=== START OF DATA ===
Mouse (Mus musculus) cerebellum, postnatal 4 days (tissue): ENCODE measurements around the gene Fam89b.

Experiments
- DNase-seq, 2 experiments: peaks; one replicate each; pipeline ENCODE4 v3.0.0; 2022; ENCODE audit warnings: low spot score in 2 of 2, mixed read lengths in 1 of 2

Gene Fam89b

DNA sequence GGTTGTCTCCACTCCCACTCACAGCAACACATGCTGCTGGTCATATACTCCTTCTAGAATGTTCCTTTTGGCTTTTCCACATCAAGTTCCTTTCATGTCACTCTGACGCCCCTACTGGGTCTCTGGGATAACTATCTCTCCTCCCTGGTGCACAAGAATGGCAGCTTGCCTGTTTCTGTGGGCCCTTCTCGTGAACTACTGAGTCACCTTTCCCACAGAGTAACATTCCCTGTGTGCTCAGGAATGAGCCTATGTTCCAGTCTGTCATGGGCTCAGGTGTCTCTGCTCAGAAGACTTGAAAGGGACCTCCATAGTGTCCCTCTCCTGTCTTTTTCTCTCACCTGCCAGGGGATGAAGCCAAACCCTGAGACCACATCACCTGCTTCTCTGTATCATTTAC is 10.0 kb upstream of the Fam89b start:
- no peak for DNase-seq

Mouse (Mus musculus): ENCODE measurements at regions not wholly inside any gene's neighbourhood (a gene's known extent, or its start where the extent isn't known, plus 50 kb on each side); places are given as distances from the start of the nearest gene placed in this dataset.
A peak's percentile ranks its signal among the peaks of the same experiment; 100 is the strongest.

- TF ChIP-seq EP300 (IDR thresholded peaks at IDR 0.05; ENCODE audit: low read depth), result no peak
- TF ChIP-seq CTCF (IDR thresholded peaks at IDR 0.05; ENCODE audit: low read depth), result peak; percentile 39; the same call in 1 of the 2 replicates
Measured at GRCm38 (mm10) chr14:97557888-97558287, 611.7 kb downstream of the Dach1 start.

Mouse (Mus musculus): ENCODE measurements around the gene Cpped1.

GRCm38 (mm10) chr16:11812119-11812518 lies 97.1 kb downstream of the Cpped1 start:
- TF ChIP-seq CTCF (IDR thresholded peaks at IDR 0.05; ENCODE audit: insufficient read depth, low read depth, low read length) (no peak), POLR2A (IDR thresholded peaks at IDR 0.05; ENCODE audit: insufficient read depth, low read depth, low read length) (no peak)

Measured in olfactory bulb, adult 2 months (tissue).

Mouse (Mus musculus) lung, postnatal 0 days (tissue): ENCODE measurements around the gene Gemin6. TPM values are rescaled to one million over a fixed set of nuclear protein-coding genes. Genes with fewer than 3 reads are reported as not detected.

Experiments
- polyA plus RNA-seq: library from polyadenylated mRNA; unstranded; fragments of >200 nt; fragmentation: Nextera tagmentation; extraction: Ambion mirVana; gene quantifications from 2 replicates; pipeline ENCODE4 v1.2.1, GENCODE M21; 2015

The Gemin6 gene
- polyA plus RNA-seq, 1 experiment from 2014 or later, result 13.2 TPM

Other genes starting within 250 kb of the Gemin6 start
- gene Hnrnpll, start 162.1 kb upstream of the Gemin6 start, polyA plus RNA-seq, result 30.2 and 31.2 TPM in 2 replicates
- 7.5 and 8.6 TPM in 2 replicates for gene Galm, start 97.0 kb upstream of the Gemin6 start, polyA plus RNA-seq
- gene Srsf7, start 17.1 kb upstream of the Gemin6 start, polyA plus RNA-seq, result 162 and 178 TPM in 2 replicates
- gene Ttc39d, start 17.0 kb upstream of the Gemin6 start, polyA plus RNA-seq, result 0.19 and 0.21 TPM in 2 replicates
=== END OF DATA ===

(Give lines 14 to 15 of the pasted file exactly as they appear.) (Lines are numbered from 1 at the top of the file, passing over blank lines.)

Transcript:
- TF ChIP-seq CTCF (IDR thresholded peaks at IDR 0.05; ENCODE audit: insufficient read depth, low read depth, low read length) (no peak), POLR2A (IDR thresholded peaks at IDR 0.05; ENCODE audit: insufficient read depth, low read depth, low read length) (no peak)

Measured in olfactory bulb, adult 2 months (tissue).